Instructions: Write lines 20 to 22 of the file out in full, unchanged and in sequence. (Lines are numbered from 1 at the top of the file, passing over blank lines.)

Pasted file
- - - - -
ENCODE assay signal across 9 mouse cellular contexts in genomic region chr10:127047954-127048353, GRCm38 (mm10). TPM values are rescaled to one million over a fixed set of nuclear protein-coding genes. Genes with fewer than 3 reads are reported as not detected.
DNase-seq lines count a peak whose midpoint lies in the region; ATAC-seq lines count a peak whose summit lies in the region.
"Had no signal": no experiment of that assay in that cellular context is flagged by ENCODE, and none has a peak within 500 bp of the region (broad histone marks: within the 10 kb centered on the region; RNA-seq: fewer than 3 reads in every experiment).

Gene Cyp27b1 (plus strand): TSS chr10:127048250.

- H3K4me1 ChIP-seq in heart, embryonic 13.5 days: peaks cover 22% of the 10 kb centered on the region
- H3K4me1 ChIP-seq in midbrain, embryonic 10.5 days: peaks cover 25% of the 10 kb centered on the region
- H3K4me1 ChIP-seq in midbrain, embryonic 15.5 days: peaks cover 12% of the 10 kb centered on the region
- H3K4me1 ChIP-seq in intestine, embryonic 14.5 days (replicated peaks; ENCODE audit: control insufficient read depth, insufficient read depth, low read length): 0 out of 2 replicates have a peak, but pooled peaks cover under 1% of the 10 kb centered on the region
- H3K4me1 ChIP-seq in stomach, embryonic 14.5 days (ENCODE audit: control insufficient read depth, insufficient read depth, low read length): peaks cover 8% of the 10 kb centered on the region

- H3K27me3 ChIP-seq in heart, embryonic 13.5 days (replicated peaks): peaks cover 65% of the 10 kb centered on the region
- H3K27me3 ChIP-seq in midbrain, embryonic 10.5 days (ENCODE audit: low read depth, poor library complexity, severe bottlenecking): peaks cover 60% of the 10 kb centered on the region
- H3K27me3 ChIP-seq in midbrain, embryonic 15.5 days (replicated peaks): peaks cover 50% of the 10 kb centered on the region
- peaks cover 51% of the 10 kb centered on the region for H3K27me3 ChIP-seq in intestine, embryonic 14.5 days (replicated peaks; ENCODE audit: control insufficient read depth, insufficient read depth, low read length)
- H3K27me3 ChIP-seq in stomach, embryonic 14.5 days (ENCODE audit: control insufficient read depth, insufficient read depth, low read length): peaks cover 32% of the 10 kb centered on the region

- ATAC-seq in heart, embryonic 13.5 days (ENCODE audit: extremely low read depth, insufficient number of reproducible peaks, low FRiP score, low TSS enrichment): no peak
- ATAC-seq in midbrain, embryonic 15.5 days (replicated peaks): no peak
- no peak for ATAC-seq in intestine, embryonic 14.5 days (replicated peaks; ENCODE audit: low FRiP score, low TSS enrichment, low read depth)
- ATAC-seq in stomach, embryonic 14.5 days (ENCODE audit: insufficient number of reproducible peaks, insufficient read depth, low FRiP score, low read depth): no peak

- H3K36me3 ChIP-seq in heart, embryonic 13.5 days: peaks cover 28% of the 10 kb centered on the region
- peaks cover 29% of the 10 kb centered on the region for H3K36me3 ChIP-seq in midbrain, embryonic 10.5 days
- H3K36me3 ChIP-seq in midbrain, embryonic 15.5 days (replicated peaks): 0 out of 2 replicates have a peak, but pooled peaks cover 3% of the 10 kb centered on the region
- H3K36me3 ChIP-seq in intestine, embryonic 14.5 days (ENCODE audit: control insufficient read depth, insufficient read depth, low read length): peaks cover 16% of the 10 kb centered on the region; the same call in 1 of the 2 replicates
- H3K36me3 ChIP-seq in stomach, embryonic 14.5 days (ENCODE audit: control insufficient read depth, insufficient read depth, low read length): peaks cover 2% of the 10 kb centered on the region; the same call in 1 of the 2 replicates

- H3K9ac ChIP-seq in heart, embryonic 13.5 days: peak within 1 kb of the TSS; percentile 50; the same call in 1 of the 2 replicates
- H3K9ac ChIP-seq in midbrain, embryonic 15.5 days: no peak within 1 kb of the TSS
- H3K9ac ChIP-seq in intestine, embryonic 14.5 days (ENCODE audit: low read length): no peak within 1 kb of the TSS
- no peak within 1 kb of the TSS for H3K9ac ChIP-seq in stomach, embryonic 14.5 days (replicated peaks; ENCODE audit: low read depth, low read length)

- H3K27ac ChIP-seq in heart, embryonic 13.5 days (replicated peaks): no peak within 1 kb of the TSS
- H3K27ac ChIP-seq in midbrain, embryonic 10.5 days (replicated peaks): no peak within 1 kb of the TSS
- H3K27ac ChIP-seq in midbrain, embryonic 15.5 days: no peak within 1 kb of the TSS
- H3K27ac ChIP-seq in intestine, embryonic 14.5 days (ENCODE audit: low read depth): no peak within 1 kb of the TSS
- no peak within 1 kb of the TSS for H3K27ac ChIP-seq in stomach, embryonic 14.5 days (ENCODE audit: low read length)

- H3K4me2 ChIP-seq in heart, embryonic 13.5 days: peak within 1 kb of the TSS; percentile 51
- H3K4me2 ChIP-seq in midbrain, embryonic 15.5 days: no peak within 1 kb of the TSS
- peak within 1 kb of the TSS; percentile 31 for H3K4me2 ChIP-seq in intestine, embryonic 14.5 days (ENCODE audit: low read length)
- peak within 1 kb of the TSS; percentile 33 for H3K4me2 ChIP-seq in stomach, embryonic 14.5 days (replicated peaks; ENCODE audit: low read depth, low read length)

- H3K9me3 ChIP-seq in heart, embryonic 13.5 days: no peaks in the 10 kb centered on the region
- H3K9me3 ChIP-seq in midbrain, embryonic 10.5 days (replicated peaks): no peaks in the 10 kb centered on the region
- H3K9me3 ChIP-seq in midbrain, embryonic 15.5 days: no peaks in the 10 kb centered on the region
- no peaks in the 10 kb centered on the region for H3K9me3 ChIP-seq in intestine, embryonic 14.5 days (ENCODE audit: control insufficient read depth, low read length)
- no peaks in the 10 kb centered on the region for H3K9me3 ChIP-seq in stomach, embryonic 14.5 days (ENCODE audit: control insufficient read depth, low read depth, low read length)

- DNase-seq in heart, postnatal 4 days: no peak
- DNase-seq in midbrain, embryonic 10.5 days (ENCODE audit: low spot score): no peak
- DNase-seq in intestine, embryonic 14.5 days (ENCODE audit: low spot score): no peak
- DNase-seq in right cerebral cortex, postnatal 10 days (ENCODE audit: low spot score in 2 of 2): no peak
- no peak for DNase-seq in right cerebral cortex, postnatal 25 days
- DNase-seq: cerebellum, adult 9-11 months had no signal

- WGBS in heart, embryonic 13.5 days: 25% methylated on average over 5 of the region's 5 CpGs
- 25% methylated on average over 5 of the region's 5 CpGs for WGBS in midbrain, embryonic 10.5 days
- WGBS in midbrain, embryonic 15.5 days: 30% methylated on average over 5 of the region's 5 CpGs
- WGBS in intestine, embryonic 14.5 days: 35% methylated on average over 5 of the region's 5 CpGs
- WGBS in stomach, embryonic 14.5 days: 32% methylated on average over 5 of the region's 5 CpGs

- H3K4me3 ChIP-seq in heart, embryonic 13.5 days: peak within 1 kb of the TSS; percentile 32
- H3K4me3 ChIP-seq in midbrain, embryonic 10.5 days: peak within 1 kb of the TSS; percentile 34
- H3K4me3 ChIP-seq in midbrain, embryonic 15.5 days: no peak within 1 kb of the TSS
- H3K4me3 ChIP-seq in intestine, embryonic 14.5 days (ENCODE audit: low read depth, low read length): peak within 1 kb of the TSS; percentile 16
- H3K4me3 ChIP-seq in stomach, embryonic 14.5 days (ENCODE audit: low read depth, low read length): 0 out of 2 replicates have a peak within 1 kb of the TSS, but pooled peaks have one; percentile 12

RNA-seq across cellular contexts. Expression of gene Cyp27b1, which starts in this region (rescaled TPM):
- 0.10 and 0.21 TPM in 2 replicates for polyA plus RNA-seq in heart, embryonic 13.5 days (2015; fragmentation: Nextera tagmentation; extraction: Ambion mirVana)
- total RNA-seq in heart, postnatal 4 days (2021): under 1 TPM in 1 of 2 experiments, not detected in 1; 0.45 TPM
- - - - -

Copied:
- peaks cover 29% of the 10 kb centered on the region for H3K36me3 ChIP-seq in midbrain, embryonic 10.5 days
- H3K36me3 ChIP-seq in midbrain, embryonic 15.5 days (replicated peaks): 0 out of 2 replicates have a peak, but pooled peaks cover 3% of the 10 kb centered on the region
- H3K36me3 ChIP-seq in intestine, embryonic 14.5 days (ENCODE audit: control insufficient read depth, insufficient read depth, low read length): peaks cover 16% of the 10 kb centered on the region; the same call in 1 of the 2 replicates